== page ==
I sail out of a yacht club that doesn't see too many multihulls. A handful of times through the summer while setting up, or tearing down I get asked what happens when the boat is turtled. "ah..... I pull it back up?!" I think I'm going to change that to: "I scuttle the boat, and call the insurance company." For what ever reason, I like alienating and going hostile on the yachties. Counter productive I know.....

and to be fair here, I have pounded masts into the bottom too. Even bent one, I'm still not a fan. I can't think of one time though that couldn't have been prevented through preparation, and correct procedure.


Top
 Profile  
 
PostPosted: Sat Jun 25, 2011 10:07 am 
Offline
Site Rank - Old Salt

Joined: Mon Jul 04, 2005 10:13 am
Posts: 662
Location: Nepean S.C. Ottawa, Canada
Well thought out response, and good for the newbies to ponder......

On the amusing side, couple of years ago, I took out a trainee on a Club H18, and asked the usual questions, including 'can you swim?' Bad move, should have asked 'How well can you swim?'

On the way back, sunny day, light winds 8 - 12 mph, we got hit by a gust while she was at the helm. One hull went UP, she slid right off, and she was GONE. From the shroud, I was busy enough trying to hang on, so needless to say, the boat capsized. With the Hobie Bob at the top of the mast, the boat started drifting away FASTER than the trainee could doggy paddle. Do I stay with the boat or stick with her to make sure she is safe?

Lucky for me, some kayakers were nearby, they picked her up, and she was safe. Now I was stuck with 'how to right a H18?' Again, my lucky day, the Club patrol boat came out, and with some help, got 'er up, and I sailed back to the kayakers and picked up the bedraggled sailor....She did not re-join the club the next year....wonder why?

_________________
1989 Hobie SX18 Sail # 1947
'Only two things are infinite, the universe, and human stupidity. But I'm not sure about the former.'


Top
 Profile  
 
PostPosted: Sat Jun 25, 2011 3:26 pm 
Offline
Site Rank - Deck Hand

Joined: Sun Jul 25, 2010 9:50 am
Posts: 24
I've never really made any attempt to seal my comptip. The mast is so bedraggled it's hard to imagine ever being successful. The boat turtles about the time I can get up on the hull. Carlyle is only about 24' deep in most place it seems like, I usually have a couple feet of mud on the sail.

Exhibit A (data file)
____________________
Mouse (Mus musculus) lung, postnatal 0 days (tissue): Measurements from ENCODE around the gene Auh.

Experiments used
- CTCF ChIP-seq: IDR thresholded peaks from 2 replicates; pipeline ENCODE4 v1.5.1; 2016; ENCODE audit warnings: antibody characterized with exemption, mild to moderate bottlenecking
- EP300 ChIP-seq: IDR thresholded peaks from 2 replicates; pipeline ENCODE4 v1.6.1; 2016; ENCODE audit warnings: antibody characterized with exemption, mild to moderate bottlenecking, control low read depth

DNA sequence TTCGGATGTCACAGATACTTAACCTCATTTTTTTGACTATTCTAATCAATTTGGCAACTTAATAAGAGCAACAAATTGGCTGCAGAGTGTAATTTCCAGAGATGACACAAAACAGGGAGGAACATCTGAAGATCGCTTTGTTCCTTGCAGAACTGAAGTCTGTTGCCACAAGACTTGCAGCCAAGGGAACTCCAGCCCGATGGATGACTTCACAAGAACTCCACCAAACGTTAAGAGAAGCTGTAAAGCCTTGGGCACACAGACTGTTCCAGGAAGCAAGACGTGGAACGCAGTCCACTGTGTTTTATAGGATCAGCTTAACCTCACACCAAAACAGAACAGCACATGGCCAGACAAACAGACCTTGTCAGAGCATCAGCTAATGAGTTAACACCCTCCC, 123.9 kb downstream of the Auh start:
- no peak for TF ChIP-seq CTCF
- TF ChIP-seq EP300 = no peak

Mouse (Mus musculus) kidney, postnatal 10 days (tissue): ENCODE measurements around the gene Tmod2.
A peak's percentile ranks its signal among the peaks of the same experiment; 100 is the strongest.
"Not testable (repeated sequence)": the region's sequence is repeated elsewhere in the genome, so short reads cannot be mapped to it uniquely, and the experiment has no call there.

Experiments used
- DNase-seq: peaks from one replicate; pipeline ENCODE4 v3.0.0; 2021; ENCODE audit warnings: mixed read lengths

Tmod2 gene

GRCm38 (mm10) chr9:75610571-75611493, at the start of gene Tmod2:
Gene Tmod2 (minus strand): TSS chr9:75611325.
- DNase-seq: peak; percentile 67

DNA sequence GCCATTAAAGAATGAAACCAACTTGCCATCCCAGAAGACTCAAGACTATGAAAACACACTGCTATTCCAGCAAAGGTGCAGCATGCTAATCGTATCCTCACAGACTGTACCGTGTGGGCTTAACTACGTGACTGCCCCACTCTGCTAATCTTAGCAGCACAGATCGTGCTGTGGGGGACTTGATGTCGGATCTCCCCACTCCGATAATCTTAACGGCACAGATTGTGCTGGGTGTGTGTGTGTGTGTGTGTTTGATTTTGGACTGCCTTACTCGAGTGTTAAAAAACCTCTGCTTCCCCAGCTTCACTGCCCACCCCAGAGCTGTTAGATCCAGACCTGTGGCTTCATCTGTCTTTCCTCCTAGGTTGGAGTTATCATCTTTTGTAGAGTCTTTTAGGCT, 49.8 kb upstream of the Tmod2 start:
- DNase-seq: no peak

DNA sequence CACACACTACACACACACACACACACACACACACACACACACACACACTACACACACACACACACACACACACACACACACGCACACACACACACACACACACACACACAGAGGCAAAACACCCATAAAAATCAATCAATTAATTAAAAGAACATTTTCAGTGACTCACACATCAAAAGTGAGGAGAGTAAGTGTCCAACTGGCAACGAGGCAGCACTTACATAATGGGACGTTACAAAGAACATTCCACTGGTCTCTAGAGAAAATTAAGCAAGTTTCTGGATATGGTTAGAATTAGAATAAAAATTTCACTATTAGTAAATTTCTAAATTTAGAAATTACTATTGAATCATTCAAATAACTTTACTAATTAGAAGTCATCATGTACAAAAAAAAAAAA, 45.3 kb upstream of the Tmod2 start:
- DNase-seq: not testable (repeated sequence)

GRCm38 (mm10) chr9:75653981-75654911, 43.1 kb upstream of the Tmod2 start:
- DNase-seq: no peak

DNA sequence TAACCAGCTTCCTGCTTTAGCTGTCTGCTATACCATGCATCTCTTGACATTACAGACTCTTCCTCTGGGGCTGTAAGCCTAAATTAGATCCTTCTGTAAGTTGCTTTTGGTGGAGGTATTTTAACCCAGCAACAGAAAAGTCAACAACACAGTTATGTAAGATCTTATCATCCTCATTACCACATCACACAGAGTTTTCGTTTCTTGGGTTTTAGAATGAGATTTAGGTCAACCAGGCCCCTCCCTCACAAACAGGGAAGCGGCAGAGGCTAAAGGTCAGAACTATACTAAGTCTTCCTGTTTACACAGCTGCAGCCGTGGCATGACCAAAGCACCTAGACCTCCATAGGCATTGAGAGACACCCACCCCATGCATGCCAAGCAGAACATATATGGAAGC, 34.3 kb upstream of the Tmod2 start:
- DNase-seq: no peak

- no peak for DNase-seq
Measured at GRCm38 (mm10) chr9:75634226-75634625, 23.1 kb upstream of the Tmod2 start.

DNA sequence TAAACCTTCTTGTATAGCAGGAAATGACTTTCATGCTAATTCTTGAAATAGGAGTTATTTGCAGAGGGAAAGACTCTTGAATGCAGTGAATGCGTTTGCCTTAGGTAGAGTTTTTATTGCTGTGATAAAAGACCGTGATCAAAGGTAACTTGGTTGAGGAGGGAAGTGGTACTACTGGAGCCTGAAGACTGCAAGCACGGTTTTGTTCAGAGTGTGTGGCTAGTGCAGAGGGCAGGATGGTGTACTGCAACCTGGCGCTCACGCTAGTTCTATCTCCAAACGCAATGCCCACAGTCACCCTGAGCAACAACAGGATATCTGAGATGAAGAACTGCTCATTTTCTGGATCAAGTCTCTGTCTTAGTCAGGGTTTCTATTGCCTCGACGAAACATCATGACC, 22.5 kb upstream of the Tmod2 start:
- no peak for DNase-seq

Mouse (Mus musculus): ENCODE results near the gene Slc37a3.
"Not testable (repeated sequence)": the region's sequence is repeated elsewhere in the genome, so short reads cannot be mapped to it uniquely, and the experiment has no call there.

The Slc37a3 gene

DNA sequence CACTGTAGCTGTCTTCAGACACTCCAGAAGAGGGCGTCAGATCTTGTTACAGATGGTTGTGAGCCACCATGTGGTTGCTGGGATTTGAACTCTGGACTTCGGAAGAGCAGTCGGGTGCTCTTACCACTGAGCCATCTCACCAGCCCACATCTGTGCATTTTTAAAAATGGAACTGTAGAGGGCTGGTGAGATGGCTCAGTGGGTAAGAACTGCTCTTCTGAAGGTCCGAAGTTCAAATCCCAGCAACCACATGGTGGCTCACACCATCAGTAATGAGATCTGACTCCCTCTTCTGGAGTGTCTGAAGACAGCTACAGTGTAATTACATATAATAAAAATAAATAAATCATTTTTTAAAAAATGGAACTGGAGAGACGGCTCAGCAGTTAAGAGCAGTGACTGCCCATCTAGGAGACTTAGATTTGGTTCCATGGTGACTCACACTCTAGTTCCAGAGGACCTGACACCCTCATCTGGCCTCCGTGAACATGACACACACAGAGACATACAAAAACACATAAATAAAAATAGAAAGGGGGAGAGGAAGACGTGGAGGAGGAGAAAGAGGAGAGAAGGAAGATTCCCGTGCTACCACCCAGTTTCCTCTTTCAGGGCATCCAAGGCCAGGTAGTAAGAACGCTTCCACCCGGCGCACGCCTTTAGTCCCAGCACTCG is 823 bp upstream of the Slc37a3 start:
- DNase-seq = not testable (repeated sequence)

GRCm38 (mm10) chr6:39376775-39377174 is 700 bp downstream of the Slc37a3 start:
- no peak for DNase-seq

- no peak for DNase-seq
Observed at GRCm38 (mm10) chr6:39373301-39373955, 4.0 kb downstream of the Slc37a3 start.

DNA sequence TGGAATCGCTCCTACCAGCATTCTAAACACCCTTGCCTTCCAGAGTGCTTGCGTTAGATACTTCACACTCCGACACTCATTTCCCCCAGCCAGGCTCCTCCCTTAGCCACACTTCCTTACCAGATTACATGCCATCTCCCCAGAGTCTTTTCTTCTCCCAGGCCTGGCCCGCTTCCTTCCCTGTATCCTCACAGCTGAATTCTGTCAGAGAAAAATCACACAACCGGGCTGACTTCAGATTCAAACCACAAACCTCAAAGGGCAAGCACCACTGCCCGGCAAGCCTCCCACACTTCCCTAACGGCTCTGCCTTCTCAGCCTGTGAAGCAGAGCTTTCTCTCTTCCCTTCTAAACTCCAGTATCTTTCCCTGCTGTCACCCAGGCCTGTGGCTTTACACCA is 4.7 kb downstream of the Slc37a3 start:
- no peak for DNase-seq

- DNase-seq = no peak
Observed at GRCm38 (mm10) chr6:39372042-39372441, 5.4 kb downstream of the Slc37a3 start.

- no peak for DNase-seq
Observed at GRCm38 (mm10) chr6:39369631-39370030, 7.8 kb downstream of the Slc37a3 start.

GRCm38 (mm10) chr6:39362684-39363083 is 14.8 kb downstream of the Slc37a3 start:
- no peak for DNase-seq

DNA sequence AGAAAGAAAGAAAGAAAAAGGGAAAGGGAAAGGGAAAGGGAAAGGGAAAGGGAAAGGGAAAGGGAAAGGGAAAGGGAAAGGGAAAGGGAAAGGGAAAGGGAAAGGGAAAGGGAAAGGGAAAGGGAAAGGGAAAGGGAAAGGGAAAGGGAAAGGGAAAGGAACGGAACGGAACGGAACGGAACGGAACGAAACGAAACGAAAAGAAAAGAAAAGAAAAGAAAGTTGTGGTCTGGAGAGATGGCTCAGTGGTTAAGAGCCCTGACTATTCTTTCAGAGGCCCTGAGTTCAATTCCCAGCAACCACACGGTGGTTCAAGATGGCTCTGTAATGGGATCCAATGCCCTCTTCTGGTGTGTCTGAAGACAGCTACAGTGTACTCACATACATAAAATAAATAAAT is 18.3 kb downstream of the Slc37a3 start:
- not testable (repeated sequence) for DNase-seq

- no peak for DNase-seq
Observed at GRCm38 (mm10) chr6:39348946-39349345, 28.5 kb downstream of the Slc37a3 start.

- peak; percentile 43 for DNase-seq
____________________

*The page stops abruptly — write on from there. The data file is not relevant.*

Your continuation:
Top
 Profile  
 
PostPosted: Sun Jun 26, 2011 6:08 pm 
Offline
Site Rank - Old Salt

Joined: Wed Jul 06, 2005 2:15 pm
Posts: 1087
Location: Oakland, CA
In high winds my 18 turtled, but righting it was a snap because, after I furled the jib, I was able to pull the mast up into the wind, and once the wind got under the tramp the boat was righted with very little effort.

In another instance of high winds I couldn't tack the boat and had a bad feeling about gybing, so I deliberately turtled the boat so my crew and I could swim the boat around 180 degrees to the point of sail we couldn't achieve by tacking and were too scared to try by gybing. It was our third turtle of the day so it wasn't a big deal anymore.


Top
 Profile  
 
PostPosted: Sun Jun 26, 2011 9:05 pm 
Offline
Site Rank - Old Salt

Joined: Wed May 17, 2006 7:49 am
Posts: 1072
Location: North Carolina
High wind Jibes aren't that scary if you handhold the main and not let it flop over. You can feel when its dead downwind and by sheeting in tight as you get dead downwind and releasing as you come thru the wind and start to round back up on the opposite tack it is very controllable, even prefferable in high wind.

And no float for me, never had a problem with turtleing or getting out of it.


Top
 Profile  
 
PostPosted: Sun Jun 26, 2011 11:59 pm 
Offline
Site Rank - Old Salt

Joined: Wed Jul 06, 2005 2:15 pm
Posts: 1087
Location: Oakland, CA
There's more to the high wind gybe story than I let on since I'd successfully done a few already that day, but:
-the wind got ridiculously stronger (35+ knots) and were swirling in unusual ways due to the headlands as we got closer to the Golden Gate Bridge
-both rudders wouldn't stay down and made gybing dangerous because the boat was slow in turning
-I didn't feel like taking a chance of being separated from the boat as my inexperienced crew nearly did twice earlier that day due to three pitchpoles and a capsize due to a blown gybe
-the traveler had already pulled out of the track once that day


Top
 Profile  
 
Display posts from previous:  Sort by  
Post new topic Reply to topic  [ 11 posts ] 

All times are UTC - 8 hours [ DST ]


Who is online

Users browsing this forum: SabresfortheCup, Yahoo [Bot] and 2 guests


You cannot post new topics in this forum
You cannot reply to topics in this forum
You cannot edit your posts in this forum
You cannot delete your posts in this forum

Search for:
Jump to:  
Powered by phpBB® Forum Software © phpBB Group